When Jon Murphy asked me to write something about ‘Surveying and CAD’ this month I thought, “no problem, when do you need it?” Upon more reflection, it occurred to me that I should write about trends – and try to bring an international perspective into the Canadian mix. After all, there are several companies and organizations in Canada, that participate not only nationally, but on a global scale.
To write about surveying and CAD means writing about a host of related technologies though. Data wants to be visible. Data wants to collaborate. Data wants to add value. And the reality is: projects involve more people today than before.
Surveying and CAD are rapidly changing today. These changes are being driven by Canadians wanting-needing to participate in a national and global marketplace as well as the global market for surveying and CAD extending into Canada too. The trend is toward collaboration and sharing, and cloud-based systems are augmenting that approach.
Surveyors are finding that field technologies increasingly link to office systems through Internet connections. Higher automation in surveying related technologies is leaning towards increased real-time presence. Examples of this can be found in GPS-based monitoring of infrastructure where constant measurement is providing data to signal and warn of failure, potential disaster and other implications for buildings, bridges, dams and other structures. High resolution surveying can be found in the building of railways in Canada and the measurement of railbed operations throughout the country.
On the leading edges, survey related technologies are now veering into the building information modeling (BIM) areas. Although debate about BIM continues, a constant throughout these projects is the development of a digital model. These models include 2D, 3D and 4D data types. Value is added to such projects through the inclusion of high quality data that increases usability, re-purposing, higher collaboration and by saving time based on a shared model approach that avoids having to re-invent the wheel time and time again.
If you look closely at surveying technology manufacturers today, you will find that they are moving quickly into the building and design realm. In some cases they are acquiring construction and infrastructure related companies, and in other cases they are forging new friendships and partnerships. This is resulting in tighter links between CAD and surveying, where the word ‘design’ is becoming part of the surveying vocabulary more prominently and design professionals are becoming increasingly aware, through the shared model approach, that the kinds of data surveying technology deliver can have design implications.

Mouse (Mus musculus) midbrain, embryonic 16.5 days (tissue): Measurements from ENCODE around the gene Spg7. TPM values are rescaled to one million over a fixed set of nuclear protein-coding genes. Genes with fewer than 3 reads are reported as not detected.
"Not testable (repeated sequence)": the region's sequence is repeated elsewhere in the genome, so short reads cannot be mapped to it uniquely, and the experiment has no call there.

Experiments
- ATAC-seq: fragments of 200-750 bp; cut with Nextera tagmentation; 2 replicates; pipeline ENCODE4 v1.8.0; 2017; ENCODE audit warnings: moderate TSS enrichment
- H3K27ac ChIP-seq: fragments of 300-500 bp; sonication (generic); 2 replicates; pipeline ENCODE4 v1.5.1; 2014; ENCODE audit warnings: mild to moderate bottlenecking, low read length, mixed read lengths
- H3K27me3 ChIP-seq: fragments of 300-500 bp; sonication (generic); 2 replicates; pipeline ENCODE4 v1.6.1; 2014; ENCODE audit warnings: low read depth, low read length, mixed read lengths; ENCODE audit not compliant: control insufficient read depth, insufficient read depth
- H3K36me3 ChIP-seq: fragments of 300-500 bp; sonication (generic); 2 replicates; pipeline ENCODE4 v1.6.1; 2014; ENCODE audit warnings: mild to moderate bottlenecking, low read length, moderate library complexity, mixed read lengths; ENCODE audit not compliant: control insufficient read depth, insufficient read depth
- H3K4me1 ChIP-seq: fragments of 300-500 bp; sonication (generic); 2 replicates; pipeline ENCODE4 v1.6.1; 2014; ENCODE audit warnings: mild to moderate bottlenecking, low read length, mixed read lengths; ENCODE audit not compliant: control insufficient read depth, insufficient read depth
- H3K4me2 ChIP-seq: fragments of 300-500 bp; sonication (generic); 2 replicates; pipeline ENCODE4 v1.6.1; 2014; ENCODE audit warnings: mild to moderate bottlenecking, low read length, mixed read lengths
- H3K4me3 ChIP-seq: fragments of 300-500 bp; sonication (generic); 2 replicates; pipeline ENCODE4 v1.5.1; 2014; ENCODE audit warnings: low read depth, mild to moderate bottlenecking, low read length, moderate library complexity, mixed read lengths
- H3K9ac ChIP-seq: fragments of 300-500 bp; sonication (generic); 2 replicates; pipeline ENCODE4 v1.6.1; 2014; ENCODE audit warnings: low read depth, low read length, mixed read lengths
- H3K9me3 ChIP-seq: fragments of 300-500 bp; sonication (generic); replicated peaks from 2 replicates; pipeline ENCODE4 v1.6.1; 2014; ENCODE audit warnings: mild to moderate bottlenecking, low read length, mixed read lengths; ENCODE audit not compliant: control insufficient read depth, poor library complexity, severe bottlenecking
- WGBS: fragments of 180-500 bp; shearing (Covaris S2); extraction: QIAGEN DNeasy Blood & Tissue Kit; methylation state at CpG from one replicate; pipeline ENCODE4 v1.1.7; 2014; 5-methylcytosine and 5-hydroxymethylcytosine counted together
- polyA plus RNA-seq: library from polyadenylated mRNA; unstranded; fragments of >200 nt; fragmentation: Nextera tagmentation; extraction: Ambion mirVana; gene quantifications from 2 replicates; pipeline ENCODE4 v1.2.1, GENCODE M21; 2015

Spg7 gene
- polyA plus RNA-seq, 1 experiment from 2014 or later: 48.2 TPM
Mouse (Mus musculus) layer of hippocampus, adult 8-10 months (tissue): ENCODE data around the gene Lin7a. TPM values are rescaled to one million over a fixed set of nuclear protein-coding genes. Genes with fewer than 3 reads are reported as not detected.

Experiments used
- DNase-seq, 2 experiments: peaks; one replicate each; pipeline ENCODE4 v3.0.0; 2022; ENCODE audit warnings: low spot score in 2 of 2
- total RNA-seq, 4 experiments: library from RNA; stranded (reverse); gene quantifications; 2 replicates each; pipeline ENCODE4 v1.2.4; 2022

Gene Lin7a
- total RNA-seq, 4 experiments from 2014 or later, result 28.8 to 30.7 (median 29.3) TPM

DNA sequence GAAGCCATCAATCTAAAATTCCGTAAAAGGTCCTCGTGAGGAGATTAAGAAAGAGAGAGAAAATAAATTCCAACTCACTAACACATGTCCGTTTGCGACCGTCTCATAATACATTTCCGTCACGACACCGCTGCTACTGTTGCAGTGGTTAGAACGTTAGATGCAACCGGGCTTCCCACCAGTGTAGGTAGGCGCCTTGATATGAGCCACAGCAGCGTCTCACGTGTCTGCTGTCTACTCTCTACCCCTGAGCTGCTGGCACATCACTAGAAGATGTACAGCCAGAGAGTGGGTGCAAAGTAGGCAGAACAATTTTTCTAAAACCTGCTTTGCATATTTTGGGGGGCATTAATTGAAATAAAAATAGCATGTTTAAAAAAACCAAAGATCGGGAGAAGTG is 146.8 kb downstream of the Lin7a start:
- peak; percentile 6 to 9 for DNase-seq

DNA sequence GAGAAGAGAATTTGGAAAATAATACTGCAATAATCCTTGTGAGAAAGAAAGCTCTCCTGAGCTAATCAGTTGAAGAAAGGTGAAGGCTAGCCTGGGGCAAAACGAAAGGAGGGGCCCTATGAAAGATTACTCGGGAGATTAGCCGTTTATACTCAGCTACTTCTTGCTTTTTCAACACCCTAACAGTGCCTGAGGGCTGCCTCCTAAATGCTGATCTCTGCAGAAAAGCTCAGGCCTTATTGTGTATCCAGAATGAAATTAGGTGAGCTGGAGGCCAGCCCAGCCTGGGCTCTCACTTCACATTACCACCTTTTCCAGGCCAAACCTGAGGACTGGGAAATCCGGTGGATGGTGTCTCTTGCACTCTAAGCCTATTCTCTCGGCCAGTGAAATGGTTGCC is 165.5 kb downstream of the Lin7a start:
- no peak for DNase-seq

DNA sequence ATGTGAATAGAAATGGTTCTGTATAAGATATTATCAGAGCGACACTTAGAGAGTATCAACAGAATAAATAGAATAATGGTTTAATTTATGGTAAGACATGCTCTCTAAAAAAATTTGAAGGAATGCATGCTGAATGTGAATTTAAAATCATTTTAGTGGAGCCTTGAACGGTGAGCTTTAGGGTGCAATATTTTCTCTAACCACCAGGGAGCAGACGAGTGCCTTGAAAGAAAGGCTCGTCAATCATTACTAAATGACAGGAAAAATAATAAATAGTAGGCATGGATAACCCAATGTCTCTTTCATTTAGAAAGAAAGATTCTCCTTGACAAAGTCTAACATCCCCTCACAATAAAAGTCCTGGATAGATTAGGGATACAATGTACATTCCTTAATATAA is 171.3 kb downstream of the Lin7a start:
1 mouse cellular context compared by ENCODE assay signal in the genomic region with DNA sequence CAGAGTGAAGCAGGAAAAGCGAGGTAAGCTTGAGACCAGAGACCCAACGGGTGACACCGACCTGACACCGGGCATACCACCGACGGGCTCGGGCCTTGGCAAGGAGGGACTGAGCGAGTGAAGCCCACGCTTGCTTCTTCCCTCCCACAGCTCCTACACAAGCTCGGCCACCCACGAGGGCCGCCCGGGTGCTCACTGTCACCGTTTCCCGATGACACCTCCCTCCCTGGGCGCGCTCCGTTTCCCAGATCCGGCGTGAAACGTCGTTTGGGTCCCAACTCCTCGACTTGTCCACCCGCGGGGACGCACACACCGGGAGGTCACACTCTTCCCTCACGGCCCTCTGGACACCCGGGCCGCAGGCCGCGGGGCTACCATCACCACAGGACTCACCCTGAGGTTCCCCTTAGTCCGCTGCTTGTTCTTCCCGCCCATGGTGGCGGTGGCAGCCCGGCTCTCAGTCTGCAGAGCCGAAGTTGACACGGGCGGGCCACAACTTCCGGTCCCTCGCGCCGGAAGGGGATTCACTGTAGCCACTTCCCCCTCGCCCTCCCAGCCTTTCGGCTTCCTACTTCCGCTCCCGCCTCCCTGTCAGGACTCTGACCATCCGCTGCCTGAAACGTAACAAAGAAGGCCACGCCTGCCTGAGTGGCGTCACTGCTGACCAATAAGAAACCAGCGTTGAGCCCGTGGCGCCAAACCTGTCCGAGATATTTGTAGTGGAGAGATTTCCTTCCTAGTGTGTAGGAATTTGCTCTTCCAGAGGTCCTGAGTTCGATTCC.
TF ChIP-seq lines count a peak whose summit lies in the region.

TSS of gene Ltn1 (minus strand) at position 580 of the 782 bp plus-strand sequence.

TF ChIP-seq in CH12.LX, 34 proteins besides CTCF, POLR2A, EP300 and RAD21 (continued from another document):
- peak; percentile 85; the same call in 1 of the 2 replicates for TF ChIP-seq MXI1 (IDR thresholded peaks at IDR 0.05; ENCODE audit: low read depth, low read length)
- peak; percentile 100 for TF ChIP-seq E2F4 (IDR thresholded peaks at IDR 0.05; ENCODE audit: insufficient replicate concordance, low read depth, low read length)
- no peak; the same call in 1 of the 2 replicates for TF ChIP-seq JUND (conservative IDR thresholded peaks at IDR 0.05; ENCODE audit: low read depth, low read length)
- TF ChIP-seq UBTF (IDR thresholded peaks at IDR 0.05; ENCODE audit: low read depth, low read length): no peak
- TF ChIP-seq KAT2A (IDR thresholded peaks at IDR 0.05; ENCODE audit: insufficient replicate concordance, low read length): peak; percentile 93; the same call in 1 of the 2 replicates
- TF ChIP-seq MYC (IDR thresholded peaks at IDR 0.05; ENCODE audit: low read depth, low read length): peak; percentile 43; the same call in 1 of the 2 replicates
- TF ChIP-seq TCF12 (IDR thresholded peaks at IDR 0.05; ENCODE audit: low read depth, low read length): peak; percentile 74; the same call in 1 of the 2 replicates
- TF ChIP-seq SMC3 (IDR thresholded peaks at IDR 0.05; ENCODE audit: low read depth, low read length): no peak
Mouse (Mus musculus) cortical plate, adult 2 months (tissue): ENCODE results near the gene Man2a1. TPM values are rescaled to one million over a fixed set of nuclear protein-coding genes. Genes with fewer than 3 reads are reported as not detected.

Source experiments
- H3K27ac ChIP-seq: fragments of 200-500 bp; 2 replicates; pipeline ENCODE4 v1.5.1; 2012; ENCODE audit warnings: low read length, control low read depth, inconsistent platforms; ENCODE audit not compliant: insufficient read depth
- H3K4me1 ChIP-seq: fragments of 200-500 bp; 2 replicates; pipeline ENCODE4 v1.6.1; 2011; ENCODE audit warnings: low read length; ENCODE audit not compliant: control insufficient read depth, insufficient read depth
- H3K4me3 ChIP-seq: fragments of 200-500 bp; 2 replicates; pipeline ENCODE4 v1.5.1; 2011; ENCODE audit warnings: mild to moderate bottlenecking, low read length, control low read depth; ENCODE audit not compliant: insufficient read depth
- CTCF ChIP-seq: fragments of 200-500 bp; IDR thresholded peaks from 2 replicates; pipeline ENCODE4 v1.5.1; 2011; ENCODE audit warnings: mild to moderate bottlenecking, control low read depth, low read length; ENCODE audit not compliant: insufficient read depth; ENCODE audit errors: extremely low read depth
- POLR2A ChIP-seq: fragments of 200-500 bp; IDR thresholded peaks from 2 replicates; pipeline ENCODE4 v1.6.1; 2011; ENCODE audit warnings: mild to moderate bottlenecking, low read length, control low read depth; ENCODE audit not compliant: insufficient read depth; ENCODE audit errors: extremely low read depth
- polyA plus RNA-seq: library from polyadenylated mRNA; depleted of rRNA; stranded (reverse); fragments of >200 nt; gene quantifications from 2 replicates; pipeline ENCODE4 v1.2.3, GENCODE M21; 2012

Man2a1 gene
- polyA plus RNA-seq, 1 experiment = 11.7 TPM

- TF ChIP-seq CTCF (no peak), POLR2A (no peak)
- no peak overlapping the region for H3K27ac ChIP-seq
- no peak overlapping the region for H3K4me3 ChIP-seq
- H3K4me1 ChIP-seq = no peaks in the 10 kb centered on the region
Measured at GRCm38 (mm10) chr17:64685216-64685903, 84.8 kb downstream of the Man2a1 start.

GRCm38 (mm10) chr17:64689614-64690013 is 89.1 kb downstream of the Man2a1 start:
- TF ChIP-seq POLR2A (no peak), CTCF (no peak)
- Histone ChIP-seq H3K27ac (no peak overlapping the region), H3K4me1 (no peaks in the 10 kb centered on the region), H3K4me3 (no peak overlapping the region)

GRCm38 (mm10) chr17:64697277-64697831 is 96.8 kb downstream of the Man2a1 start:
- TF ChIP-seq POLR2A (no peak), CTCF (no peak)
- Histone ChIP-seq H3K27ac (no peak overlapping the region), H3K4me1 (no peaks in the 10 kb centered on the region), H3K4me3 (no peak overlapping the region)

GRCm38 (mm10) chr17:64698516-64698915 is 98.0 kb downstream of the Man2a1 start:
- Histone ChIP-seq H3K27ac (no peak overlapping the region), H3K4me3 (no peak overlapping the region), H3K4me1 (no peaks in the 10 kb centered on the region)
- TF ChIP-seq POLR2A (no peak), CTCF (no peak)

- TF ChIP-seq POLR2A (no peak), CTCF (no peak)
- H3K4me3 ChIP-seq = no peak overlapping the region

Surveying is about much more than land survey alone. From an international perspective, we can see surveyors involved in questions related to climate change, social factors, energy use and so on. The underlying principle behind these efforts lies in the importance of understanding administrative systems based on land ownership, project development, demographics, energy use and other factors. Measurement is the foundation for this understanding, and the need for better quality data. People are an integral piece of the surveying – CAD equation today, but geographic information systems (GIS) are also.
There are several surveying technologies that harness survey field data, bringing it directly into CAD and GIS. From there a wider number of people can use the surveyors output, delivering service and products to a wide multi-disciplinary chain. Architects, land administrators, urban planners, spatial designers, owners and operators etc. can all access what they need through this kind of approach.
For too long the spatial information community has been hung up on issues relating to whether or not a CAD or GIS is more accurate – which misses the point, since a GIS and CAD can both represent field data of the same quality. The key issue has always been about the data itself, how accurate and precise it is. Secondly, another issue has been related to who and how people can access these data.
Server technology and cloud-based technologies that extend to include Android, Apple, Windows and Linux are linking the field and non-professionals into the measurement and design chain. Alas, contrary to surveyors, CAD and GIS professionals thinking they will become redundant, the truth is far from it. More than ever these groups need to leverage these technologies against discipline based experience and knowledge. Cloud technologies are stirring past approaches toward new opportunities.
For surveying and CAD individuals and organizations, the international market can influence what happens in Canada in profound ways. Accordingly, it also means that these professionals need to collaborate and come up with a strategy that not only ‘does surveying and CAD’ but one that includes an understanding of other spatial technologies and how they all combine to provide needed measurements, need spatial analysis and needed consumer products that support the chances of projects succeeding, obtaining funds and being approved.
Such an appreciation is not only beneficial locally and nationally in Canada, but could enable greater export of Canadian geomatic talent, knowledge and experience to major projects around the globe.
Check out other Canadian surveying and CAD articles here: Surveying and CAD in Canada